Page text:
Yet any understanding of American identity that entirely excluded either creed or culture would be seriously deficient. Any view of American life that failed to acknowledge its powerful strains of universalism, idealism, and crusading zeal would be describing a different country from the America that happens to exist. And any view of America as simply a bundle of abstract normative ideas about freedom and democracy and self-government that can flourish just as easily in any cultural and historical soil, including a multilingual, post-religious, or post-national one, takes too much for granted and will be in for a rude awakening.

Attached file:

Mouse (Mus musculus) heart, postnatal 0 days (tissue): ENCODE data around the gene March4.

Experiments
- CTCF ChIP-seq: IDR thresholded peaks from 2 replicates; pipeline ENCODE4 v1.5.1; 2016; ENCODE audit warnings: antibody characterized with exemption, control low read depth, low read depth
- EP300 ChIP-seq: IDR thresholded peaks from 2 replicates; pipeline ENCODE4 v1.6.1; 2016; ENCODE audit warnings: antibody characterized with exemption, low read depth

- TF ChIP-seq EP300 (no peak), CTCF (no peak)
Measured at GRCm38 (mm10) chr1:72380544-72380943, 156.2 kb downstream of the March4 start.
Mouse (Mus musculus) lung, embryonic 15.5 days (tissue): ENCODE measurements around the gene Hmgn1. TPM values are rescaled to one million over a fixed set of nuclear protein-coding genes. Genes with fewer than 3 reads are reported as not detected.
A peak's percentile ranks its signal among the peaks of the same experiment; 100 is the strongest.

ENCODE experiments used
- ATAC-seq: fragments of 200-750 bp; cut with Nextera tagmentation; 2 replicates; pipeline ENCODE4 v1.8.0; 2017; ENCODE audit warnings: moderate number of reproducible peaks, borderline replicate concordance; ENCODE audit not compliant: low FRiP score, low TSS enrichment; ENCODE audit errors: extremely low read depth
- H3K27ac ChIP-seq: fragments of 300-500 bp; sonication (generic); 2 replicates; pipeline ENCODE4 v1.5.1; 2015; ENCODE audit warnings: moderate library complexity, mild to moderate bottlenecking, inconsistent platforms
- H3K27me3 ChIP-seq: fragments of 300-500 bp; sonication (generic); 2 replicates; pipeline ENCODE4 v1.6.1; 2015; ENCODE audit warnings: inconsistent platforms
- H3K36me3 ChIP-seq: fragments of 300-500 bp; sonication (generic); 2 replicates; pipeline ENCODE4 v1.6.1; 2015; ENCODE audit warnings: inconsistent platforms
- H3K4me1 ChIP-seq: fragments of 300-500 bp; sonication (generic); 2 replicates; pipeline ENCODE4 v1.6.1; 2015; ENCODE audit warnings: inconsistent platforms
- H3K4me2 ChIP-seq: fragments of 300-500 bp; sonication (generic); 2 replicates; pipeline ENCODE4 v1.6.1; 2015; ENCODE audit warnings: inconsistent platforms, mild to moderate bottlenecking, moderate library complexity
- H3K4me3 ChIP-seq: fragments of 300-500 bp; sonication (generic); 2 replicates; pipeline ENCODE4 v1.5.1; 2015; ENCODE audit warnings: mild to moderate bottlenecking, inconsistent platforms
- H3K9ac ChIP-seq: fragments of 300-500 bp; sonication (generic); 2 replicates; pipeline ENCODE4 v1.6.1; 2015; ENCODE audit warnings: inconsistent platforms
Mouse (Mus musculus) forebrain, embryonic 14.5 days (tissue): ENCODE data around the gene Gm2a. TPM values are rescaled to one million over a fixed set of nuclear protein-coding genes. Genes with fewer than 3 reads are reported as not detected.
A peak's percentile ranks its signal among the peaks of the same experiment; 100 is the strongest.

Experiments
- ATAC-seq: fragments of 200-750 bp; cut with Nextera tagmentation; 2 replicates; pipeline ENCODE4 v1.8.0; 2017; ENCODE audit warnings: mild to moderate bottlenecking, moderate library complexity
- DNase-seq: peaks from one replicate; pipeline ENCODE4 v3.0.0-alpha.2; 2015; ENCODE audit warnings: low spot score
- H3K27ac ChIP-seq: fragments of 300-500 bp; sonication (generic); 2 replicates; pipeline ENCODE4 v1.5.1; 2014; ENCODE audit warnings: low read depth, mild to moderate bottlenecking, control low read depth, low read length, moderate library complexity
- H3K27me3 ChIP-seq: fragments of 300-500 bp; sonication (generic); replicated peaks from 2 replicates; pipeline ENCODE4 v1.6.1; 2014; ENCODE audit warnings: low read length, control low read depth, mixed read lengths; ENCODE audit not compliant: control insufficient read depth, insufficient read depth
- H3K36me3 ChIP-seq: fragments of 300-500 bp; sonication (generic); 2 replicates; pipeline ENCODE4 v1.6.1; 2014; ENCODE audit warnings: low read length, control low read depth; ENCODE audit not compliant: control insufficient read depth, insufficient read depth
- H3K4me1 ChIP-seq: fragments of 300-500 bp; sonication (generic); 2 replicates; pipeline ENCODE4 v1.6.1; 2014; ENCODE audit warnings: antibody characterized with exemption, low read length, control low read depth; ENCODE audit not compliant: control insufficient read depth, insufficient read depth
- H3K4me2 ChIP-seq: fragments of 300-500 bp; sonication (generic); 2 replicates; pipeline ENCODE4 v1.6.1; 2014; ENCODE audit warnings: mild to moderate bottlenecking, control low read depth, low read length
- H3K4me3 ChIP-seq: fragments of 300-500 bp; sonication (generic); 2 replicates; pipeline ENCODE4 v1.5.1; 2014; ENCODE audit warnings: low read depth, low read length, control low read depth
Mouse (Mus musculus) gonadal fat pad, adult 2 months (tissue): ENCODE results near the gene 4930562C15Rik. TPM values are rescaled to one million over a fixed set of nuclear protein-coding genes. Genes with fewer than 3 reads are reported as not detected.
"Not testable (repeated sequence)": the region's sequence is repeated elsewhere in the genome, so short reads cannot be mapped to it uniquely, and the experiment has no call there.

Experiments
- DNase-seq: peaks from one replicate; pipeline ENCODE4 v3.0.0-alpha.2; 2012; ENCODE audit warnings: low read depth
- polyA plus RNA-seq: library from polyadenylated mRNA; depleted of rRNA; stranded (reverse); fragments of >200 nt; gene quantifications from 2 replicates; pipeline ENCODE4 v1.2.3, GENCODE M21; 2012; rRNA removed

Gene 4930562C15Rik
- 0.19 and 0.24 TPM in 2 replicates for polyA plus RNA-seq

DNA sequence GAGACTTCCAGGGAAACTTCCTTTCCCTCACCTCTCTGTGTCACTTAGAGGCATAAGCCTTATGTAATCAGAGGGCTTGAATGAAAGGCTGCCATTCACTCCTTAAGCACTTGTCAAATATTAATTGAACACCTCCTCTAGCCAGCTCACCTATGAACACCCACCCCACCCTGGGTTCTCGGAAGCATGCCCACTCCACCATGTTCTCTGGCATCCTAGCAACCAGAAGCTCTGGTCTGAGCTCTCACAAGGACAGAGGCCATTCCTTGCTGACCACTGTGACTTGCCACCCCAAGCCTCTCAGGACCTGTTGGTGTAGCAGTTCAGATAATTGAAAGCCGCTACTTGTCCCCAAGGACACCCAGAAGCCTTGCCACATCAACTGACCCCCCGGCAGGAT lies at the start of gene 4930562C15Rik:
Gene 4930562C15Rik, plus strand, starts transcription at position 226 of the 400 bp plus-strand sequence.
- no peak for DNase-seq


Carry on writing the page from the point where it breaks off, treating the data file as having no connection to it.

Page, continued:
The antagonism of creed and culture is better understood not as a statement of alternatives but as an antinomy, one of those perpetual oppositions that can never be resolved. In fact, the two halves of the opposition often reinforce each other. The creed needs the support of the culture—and the culture, in turn, is imbued with respect for the creed. For the creed to be successful, it must be able to presume the presence of all kinds of cultural inducements—toward civility, restraint, deferred gratification, nonviolence, loyalty, procedural fairness, impersonal neutrality, compassion, respect for elders, and the like. These traits are not magically called into being by the mere invocation of the Declaration of Independence. Nor are they sustainable for long without the support of strong and deeply rooted social and cultural institutions that are devoted to the formation of character, most notably the traditional family and traditional religious institutions. But by the same token, the American culture is unimaginable apart from the influence of the American creed: from the sense of pride and moral responsibility Americans derive from being, as Walter Berns has argued, a carrier of universal values—a vanguard people.